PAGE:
- Type 2 diabetes
- Crohn’s disease
- Heart disease or heart attack
A healthcare provider can diagnose psoriasis with a physical examination.
In some cases, they may take a small skin sample for a biopsy to determine the specific type of psoriasis and to rule out other conditions. Tell your doctor about your family history, since psoriasis typically affects more than one person in a family.
There is no cure for psoriasis, but several treatment options may alleviate symptoms.
- Mild to moderate cases may be treated with prescription creams that contain nutrients like vitamin A or vitamin D. These can include anthralin, tazarotene, and calcipotriene. These creams may slow the speed at which the skin creates new cells. They may also help remove scales and address itchiness caused by inflammation.
- Topical steroid creams like betamethasone, clobetasol, or halobetasol can reduce symptoms during a flare. These are used for no more than 4 weeks at a time because they can thin the skin and increase the risk of complications.
- Injected steroids can be used if topical creams or steroids do not provide relief. These are usually only for severe cases.
If psoriasis does not respond to topical treatment or injectable steroids, or there are signs of psoriasis spreading elsewhere in the body, a medical provider may recommend systemic or biologic therapies.
These treat underlying causes of psoriasis flares like inflammation and immune activity.
Systemic treatments target the whole immune system.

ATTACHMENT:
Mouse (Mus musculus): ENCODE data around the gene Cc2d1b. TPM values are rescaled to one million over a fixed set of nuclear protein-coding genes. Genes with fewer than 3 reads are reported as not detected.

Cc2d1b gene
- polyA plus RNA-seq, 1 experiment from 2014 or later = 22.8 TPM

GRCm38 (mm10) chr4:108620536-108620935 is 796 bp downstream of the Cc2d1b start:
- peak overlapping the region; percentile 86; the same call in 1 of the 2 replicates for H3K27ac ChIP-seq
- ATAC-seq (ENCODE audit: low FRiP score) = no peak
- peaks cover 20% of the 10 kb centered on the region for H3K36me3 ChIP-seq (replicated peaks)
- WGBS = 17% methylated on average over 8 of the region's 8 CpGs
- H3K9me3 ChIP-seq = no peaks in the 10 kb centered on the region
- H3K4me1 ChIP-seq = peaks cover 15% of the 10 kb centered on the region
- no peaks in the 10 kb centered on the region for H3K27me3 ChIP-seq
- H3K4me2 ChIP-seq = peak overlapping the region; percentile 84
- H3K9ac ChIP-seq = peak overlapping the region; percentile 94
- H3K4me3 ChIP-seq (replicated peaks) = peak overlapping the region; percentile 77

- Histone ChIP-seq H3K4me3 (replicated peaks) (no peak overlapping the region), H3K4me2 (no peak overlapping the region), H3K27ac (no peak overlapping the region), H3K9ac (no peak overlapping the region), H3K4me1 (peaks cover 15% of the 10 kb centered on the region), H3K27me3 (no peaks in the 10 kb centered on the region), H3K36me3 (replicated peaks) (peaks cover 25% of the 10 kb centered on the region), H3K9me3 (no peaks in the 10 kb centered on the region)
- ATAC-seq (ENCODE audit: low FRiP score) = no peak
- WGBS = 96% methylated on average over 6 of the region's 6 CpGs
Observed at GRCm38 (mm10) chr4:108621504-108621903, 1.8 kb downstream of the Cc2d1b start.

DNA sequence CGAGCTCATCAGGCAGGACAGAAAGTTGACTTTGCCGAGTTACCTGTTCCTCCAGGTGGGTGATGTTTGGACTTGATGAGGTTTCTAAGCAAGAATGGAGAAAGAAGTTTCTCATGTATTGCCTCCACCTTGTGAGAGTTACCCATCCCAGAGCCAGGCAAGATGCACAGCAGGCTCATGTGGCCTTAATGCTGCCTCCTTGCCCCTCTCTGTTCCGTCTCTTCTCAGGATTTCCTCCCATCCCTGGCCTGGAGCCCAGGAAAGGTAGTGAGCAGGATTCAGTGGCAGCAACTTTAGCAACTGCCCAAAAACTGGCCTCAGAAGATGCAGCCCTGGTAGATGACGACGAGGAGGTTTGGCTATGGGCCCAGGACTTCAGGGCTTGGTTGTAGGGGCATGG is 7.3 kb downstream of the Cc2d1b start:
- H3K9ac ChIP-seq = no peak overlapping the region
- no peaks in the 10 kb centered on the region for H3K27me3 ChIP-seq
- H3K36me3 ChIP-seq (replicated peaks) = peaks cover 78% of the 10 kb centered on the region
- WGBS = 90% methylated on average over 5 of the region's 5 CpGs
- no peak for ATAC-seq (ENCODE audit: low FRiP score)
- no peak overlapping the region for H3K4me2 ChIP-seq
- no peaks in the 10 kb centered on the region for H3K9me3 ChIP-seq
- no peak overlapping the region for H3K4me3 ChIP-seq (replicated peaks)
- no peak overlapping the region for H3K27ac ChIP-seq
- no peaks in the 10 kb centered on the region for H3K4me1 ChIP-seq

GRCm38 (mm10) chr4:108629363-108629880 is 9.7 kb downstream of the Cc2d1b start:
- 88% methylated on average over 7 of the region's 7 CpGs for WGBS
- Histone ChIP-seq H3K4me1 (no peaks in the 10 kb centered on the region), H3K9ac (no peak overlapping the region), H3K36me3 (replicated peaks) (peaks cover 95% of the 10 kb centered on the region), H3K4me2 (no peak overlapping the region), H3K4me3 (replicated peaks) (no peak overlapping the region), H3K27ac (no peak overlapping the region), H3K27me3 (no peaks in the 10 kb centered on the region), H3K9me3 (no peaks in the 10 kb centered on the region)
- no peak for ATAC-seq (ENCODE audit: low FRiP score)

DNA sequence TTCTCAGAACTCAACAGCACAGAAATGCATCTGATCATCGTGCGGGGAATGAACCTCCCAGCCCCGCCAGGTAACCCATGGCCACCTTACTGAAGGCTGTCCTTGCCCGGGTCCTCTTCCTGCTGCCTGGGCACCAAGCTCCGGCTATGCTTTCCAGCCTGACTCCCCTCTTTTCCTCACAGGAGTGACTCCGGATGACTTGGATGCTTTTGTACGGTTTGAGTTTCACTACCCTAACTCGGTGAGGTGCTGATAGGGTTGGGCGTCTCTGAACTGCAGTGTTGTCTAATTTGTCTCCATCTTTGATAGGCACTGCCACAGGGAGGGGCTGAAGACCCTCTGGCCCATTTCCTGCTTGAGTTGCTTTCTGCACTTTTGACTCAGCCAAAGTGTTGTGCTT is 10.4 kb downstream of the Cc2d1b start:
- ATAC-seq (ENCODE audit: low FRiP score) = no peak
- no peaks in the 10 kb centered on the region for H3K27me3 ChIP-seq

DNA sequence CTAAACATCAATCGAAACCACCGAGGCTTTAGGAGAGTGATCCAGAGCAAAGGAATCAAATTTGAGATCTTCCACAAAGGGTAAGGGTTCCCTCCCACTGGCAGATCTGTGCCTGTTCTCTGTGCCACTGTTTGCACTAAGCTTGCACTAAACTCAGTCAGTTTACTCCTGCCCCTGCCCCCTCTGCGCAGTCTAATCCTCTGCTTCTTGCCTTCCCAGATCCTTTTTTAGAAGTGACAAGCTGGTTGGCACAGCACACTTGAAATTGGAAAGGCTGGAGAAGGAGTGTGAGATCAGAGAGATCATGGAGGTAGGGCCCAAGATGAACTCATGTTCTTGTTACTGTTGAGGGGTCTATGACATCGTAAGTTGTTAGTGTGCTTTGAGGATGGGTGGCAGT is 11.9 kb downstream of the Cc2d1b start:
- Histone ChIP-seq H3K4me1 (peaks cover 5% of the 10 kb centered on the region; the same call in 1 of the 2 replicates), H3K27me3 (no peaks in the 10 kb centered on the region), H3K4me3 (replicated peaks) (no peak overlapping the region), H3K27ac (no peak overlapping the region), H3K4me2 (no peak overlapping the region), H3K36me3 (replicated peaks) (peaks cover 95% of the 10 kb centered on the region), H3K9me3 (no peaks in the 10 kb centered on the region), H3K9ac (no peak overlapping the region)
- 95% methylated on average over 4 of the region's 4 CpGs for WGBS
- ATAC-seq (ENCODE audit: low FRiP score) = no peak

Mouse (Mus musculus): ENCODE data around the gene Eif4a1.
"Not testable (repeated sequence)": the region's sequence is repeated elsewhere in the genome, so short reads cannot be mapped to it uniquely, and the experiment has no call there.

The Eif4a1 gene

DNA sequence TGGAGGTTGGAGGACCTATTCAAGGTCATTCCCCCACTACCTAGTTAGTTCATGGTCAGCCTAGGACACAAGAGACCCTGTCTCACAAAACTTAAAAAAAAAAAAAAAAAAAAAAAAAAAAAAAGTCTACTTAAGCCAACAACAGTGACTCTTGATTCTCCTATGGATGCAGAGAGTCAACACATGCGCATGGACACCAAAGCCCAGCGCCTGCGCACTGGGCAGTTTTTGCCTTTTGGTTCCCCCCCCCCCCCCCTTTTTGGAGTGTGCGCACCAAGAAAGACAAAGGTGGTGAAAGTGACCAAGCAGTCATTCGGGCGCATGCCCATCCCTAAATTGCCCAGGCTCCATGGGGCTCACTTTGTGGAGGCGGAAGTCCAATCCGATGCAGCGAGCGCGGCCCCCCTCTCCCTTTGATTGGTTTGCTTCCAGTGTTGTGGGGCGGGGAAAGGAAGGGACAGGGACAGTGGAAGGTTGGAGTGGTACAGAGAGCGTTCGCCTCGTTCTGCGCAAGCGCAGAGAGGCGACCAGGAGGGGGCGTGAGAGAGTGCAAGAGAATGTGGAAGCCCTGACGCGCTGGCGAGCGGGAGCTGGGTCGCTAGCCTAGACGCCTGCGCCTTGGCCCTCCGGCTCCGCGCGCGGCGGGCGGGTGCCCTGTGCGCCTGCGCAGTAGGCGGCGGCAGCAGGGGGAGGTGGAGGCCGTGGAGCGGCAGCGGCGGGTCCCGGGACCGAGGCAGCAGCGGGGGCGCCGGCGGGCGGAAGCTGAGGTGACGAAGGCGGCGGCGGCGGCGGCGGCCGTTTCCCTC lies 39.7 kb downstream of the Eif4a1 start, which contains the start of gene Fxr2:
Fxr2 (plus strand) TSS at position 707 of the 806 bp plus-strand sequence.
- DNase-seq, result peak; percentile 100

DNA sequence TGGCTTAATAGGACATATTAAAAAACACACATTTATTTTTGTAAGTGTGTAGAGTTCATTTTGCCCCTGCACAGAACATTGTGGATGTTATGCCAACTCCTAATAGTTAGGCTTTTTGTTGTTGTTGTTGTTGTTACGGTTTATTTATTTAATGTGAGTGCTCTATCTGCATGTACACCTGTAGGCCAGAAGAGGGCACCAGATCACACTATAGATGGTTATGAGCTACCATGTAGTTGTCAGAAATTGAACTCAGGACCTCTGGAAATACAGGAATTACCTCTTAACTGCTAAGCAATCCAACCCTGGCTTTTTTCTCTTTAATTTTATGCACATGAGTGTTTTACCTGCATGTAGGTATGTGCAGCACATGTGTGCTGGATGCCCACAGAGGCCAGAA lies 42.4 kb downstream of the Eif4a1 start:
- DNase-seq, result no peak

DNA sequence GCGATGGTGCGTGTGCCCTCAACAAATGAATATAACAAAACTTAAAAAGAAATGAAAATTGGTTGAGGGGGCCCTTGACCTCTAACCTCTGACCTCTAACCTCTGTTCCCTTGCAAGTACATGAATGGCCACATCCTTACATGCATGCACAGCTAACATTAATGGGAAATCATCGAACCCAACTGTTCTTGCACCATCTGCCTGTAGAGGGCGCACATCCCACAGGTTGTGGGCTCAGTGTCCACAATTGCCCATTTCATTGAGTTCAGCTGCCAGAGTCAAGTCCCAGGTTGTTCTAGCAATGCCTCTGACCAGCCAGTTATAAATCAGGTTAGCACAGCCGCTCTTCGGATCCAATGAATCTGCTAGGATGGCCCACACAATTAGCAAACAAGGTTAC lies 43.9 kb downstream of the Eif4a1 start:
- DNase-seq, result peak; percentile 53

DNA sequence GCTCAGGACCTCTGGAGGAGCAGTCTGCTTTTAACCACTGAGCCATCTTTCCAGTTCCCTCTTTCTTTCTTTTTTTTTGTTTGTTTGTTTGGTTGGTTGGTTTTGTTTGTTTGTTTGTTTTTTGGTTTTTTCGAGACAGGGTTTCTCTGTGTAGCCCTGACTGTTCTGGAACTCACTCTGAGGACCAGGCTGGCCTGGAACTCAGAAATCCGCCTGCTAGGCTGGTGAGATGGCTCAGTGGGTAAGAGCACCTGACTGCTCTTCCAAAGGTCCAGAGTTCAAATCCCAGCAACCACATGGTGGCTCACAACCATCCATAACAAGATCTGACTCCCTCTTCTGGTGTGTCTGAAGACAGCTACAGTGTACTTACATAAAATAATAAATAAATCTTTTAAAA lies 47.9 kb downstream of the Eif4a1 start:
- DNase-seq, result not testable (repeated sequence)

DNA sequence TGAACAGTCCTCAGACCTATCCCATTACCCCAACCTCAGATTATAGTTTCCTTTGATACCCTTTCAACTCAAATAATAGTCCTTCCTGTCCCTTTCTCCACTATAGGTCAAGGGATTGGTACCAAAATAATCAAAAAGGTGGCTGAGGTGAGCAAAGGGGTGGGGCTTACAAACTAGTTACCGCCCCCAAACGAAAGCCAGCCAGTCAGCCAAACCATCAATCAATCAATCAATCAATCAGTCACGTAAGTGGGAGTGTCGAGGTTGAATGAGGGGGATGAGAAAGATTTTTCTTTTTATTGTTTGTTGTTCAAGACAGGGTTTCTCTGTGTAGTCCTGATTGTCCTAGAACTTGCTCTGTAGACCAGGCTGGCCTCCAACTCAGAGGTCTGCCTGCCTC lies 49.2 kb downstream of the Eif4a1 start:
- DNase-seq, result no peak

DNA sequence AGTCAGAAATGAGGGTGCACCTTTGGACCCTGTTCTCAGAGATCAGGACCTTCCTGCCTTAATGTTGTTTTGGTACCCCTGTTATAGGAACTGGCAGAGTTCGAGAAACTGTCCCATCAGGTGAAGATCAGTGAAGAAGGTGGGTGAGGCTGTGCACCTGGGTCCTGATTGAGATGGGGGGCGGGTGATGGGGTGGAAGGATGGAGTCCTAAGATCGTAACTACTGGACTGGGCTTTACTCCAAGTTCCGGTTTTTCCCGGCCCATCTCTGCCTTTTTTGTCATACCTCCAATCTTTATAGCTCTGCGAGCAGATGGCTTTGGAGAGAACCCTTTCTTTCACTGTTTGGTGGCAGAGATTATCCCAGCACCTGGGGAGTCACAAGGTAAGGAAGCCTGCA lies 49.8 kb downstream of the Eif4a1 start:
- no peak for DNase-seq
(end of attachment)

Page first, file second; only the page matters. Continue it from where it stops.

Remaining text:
These are reserved for more severe cases since they come with more risks.
- Phosphodiesterase-4 inhibitors
For moderate, but less severe cases, biologic or biosimilar treatments might be used.
They target certain cells of the immune system to curb overreaction.
These medications include:
- Secukinumab (Cosentyx)
- Adalimumab (Humira)
- Guselkumab (Tremfya)
As with other treatments for autoimmune disorders, these may cause side effects that include:
- Flu-like symptoms
- Increased risk of infection
- Suppressed immune function
Over-the-counter (OTC) treatments
Over-the-counter (OTC) treatment options are available for mild psoriasis. They can include topical creams, shampoos, solutions, or lotions. These work best when they are rotated.
Using them too frequently can make them less effective. Ask your healthcare provider for OTC recommendations.
Not every product labeled or marketed for psoriasis will be effective.
Look for products with active ingredients such as: